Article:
It is often by a trivial, even an anecdotal decision, that we direct our activities into a certain channel, and thus determine which of the potential expressions of our individuality become manifest. Usually we know nothing of the ultimate orientation or of the outlet toward which we travel, and the stream sweeps us to a formula of life from which there is no returning. Every decision is like a murder, and our march forward is over the stillborn bodies of all our possible selves that will never be.

Man not only survives and functions in his environment, he shapes it and he is shaped by it.

Human destiny is bound to remain a gamble, because at some unpredictable time and in some unforeseeable manner nature will strike back.

It is not man the ecological crisis threatens to destroy but the quality of human life.

Civilizations commonly die from the excessive development of certain characteristics which had at first contributed to their success.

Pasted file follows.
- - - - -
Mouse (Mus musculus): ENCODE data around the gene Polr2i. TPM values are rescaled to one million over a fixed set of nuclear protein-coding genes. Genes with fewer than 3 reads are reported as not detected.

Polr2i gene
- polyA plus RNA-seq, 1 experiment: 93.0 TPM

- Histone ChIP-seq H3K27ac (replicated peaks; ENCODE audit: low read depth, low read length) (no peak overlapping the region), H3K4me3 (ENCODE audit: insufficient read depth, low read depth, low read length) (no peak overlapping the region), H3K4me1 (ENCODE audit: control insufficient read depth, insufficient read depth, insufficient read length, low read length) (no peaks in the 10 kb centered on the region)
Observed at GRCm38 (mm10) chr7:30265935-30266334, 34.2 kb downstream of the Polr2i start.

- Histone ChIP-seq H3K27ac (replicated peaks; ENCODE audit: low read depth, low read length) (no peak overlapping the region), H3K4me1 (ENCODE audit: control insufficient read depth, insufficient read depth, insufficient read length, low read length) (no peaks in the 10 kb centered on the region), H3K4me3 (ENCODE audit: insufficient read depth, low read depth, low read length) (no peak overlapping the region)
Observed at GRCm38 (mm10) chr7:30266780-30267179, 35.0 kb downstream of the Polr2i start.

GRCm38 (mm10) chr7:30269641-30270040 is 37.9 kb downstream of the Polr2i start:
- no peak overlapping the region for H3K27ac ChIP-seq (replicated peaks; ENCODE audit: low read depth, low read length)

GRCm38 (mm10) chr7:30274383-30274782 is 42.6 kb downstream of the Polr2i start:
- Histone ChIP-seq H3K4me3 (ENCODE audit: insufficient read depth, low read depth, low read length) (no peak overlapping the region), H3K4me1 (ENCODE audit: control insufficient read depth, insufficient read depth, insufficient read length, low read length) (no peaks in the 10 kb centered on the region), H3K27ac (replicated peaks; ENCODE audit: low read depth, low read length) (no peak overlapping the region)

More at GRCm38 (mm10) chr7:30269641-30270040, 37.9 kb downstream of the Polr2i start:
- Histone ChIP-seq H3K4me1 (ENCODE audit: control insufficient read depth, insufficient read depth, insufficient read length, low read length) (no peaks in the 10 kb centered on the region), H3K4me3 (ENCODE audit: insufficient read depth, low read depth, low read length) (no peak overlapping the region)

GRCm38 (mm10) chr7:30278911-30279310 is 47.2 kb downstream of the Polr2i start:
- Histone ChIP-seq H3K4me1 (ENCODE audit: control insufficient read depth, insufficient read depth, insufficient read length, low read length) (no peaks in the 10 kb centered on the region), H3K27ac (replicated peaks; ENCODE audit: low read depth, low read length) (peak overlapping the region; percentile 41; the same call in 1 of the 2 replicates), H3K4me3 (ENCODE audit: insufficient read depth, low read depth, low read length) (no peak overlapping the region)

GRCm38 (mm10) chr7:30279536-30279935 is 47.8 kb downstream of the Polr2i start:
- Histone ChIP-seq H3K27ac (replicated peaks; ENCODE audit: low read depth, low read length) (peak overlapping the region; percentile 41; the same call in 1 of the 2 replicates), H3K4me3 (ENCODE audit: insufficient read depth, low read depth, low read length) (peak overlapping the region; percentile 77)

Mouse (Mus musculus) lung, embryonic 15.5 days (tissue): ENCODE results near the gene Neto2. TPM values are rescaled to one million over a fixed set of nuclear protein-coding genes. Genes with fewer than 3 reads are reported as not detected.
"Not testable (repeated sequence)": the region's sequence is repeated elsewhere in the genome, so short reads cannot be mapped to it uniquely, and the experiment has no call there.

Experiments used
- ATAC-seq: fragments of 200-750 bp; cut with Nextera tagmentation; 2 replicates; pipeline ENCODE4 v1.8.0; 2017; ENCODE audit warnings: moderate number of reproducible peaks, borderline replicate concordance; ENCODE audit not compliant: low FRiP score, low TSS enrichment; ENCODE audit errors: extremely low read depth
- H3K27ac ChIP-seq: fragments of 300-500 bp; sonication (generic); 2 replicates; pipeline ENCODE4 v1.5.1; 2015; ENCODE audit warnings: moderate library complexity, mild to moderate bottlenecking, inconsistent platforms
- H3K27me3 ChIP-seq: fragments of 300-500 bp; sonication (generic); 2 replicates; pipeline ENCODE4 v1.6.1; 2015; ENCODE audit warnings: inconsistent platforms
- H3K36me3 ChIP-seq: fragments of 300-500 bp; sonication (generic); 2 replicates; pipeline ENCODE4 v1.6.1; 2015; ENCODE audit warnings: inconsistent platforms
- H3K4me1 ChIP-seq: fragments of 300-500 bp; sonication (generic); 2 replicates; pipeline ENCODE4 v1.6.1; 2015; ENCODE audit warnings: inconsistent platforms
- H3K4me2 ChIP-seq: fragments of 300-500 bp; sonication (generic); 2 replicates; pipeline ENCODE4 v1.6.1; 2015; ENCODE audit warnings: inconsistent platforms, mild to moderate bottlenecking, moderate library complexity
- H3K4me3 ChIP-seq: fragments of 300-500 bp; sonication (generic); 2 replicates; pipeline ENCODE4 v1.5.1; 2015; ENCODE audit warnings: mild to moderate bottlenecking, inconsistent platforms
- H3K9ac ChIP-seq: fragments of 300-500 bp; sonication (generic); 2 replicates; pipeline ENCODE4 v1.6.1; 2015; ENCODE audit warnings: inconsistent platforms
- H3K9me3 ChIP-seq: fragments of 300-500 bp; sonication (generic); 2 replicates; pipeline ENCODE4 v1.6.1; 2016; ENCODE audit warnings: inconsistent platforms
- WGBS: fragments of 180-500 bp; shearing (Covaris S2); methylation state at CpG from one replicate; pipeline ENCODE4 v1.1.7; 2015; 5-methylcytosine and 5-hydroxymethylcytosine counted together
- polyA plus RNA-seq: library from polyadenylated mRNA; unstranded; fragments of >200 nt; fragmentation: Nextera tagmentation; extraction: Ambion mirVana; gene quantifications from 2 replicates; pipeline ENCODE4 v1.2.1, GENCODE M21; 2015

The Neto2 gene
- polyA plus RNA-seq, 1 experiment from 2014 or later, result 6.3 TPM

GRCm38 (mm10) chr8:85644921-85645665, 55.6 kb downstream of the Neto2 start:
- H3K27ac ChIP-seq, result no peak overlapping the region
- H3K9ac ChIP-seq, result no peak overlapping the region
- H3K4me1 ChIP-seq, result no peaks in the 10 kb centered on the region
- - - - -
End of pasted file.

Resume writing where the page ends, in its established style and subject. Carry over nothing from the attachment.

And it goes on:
Eradication of microbial disease is a will-o'-the-wisp; pursuing it leads into a morass of hazy biological concepts and half-truths.

Think globally, but act locally.

Most of the dangerous aspects of technological civilization arise, not from its complexities, but from the fact that modern man has become more interested in the machines and industrial goods themselves than in their use to human ends.

Human diversity makes tolerance more than a virtue; it makes it a requirement for survival.

Author Picture
First Name
René
Last Name
Dubos, fully René Jules Dubos
Birth Date
1901
Death Date
1982
Bio

French-born American Microbiologist, Experimental Pathologist, Environmentalist, Humanist and winner of the Pulitzer Prize for General Non-Fiction, credited with maxim "Think Globally, act locally"